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The Grey Resignation: Baby Boomers Are Reshaping Work For Future Generations

Sumair Dutta is senior director of customer and market insights at ServiceMax.

The age of exit from the labour market is lower today than it was in the 1950s. The ‘Silver Tsunami’ of seasoned talent leaving the workforce has been steadily progressing for about 30 years, but like everything else, COVID changed its trajectory. Pre-pandemic, many older workers had already planned to retire or move to a less demanding job because of their age. COVID simply accelerated their plans. An already an aging workforce saw an acceleration towards retirement to avoid health-related issues.

Older workers were more severely impacted by COVID in the early stages of the pandemic – especially in industries where working from home was not an option, such as field service engineers and technicians, who install, maintain and service equipment assets.

Because of the nature of their work, field service technicians were obliged to work through the most dangerous months of the pandemic to keep critical assets running. It’s a profession that’s been particularly affected, especially in the industrial and manufacturing industries where field service technicians tend to be older than workers in other sectors.

The problem for organizations isn’t just looming retirement of these key workers.  There’s a lack of new candidates interested in replacing them. Millennials typically want to innovate and make a difference rather than maintain what’s already been built, and not as interested in “getting their hands dirty”.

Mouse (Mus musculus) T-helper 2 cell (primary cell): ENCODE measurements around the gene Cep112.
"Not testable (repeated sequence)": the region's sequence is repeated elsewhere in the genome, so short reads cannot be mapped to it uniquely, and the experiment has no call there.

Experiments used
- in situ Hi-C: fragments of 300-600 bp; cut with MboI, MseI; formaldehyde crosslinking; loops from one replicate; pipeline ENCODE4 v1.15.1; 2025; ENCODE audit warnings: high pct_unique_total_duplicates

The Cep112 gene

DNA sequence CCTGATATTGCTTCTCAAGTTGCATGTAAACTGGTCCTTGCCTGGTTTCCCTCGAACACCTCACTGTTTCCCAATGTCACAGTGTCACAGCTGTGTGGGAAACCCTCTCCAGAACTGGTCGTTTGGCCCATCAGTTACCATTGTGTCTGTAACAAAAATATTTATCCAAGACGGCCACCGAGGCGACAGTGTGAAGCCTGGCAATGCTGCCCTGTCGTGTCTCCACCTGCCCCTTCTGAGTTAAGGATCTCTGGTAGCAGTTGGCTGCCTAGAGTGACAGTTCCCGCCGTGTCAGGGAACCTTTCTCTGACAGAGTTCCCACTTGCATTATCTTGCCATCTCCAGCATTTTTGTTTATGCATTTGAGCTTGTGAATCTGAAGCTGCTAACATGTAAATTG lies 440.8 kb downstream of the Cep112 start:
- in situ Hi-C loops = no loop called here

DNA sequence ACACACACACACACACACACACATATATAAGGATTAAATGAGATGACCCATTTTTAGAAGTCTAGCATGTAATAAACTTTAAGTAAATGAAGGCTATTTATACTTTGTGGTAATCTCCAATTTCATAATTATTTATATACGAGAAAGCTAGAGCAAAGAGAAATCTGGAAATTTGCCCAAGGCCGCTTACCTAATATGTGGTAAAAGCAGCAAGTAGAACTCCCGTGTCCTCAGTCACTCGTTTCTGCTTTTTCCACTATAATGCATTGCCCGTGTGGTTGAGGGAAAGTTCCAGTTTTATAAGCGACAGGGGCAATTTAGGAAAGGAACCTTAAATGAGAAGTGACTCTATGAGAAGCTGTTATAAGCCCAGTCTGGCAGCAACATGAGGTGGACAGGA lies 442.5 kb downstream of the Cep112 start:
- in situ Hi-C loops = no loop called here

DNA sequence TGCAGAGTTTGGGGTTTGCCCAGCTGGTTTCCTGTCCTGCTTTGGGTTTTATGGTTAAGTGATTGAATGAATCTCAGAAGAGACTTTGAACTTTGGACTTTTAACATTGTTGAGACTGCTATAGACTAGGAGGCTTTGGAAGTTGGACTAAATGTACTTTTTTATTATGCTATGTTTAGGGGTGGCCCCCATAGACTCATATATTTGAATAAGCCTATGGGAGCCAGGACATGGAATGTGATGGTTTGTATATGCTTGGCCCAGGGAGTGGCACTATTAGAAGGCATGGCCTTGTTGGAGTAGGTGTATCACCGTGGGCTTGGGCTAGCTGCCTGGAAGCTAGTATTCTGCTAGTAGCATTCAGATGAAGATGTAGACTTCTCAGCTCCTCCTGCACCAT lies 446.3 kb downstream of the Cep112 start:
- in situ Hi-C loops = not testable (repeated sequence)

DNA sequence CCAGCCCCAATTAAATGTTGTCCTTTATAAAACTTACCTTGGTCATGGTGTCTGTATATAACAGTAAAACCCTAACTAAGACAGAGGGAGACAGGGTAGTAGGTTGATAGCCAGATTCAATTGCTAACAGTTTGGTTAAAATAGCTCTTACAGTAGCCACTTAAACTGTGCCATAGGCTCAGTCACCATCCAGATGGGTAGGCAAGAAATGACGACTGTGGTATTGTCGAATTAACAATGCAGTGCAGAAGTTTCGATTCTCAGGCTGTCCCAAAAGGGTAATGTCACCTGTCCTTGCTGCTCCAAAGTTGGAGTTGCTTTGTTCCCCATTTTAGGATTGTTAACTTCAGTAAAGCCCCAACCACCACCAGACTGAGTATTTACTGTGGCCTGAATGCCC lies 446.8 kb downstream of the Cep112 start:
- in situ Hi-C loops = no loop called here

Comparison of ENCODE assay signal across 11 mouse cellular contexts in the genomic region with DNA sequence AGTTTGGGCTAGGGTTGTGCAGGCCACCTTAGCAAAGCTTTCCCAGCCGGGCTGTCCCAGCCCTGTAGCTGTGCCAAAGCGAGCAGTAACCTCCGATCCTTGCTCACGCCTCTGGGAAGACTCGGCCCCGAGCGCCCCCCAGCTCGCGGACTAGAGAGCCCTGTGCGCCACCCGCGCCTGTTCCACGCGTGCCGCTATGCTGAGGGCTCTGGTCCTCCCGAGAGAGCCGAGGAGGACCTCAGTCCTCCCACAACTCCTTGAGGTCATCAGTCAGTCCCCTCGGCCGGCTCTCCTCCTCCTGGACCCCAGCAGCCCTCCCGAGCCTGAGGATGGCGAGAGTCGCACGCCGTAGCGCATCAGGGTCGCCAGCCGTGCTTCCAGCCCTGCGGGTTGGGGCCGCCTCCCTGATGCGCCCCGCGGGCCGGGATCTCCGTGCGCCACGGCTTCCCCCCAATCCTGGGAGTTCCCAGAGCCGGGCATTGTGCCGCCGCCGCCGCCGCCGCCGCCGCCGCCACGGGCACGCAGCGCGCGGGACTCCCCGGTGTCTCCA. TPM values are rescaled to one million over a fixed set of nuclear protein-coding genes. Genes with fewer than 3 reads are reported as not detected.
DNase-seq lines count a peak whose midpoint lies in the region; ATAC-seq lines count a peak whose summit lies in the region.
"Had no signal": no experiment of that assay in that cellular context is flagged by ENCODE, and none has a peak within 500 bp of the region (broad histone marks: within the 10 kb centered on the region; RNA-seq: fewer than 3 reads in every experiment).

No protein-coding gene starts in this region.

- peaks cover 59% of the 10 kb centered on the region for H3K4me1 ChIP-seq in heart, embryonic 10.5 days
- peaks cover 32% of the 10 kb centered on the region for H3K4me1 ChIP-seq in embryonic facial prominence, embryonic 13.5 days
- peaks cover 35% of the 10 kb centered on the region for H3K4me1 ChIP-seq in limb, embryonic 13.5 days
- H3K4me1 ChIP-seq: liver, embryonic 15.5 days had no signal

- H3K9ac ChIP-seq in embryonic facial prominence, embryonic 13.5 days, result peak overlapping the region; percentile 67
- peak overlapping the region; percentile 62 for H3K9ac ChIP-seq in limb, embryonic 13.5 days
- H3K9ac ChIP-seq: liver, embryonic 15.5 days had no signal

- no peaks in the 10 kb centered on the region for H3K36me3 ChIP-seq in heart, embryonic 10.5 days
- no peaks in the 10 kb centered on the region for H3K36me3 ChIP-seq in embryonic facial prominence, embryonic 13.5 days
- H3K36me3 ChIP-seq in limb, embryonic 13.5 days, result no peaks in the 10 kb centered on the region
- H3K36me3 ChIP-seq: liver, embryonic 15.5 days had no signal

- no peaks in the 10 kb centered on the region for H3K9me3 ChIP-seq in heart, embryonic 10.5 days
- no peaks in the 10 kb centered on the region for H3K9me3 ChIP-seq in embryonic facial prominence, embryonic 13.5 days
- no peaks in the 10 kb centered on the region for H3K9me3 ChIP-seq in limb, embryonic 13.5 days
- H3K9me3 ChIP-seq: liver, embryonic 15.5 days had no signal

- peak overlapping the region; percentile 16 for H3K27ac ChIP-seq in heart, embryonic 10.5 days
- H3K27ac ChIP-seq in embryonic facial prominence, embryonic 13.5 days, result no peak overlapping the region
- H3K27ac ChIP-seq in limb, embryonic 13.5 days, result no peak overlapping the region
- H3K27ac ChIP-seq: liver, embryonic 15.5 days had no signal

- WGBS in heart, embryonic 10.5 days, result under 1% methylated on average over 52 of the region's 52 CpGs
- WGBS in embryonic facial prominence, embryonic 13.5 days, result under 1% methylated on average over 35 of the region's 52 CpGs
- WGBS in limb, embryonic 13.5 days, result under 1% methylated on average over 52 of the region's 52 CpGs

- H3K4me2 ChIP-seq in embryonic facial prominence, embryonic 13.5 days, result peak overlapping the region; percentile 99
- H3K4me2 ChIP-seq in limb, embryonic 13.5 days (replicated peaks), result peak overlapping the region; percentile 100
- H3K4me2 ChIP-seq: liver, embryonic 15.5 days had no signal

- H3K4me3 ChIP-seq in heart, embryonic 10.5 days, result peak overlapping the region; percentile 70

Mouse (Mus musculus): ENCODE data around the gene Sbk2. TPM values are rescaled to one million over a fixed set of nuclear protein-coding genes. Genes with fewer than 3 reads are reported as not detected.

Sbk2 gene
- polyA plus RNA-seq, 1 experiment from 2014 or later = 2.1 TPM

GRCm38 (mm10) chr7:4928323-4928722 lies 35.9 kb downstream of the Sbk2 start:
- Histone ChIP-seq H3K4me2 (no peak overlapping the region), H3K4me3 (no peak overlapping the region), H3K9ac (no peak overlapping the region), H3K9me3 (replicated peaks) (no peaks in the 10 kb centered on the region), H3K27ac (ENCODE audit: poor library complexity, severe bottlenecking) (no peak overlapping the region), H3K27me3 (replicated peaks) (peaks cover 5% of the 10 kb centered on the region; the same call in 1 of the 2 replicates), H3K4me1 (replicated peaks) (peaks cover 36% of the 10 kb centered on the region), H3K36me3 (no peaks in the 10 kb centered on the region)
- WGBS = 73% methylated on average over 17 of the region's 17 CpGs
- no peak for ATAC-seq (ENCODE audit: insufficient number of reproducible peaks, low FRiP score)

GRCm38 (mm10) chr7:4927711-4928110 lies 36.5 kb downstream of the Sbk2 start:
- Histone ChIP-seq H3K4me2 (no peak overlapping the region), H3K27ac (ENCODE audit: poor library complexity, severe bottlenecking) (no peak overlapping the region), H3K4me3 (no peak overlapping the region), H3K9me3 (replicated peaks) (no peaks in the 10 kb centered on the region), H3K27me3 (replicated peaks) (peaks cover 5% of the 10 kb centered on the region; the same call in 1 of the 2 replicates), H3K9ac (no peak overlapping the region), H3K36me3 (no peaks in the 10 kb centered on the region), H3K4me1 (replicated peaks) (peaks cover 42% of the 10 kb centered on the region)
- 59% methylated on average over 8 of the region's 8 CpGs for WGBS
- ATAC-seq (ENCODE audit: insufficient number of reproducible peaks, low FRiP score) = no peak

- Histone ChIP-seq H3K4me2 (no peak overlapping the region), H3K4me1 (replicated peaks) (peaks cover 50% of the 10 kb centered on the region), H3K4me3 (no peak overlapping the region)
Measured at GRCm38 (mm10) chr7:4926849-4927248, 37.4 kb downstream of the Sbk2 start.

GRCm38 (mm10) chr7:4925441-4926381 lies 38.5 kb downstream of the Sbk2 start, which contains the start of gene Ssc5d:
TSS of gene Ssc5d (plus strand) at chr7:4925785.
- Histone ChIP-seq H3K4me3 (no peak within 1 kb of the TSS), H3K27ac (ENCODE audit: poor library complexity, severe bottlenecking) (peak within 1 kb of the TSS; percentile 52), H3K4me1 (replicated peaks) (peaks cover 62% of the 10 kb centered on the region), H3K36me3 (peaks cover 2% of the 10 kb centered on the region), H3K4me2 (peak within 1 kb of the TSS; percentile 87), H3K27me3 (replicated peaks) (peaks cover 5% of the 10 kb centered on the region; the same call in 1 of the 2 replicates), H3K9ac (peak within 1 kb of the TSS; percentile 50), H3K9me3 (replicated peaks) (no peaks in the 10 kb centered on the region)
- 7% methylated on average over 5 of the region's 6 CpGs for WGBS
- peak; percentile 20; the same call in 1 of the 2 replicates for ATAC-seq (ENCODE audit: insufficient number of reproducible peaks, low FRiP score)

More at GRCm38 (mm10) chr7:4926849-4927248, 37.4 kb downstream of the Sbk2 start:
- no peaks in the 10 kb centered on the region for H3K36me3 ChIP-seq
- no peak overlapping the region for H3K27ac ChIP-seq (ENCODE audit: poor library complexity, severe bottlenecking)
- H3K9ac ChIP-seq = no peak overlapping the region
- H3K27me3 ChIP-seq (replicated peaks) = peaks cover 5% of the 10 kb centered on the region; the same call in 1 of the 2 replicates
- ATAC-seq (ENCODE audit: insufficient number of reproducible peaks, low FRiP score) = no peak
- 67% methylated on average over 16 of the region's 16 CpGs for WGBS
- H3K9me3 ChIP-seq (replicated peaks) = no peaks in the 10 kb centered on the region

Every industry has lost workers and valuable knowledge due to retirement – the only difference is the varying degrees. The four industries with the largest number of 50+ workers – health, retail, education, and manufacturing – account for approximately half (47%) of all 50+ workers in the UK economy. Likewise, in the construction industry, the total of workers over 60 has increased more than any other age group, while the biggest reduction is in the total of workers under 30.

Of course, the ageing workforce isn’t a surprise. Employers have known it’s coming for years now, but recruitment and knowledge transfer hasn’t kept pace, and now COVID amplified the problem.

The issue is further compounded by our global consumption. Businesses have had to adapt to service and support our industrial demand for uptime and outcomes.  A ServiceMax / Vanson Bourne study found that Generation Z, those born between the mid-1990s to the mid-2000s, will be the last generation to remember a product-based economy as we continue to move to outcome-based contracts and business models.

Whilst industries are using AI, field service management and other technologies to capture and automate this type of knowledge before it walks out the door, there are some human insights that simply can’t be automated. Technology alone isn’t the answer.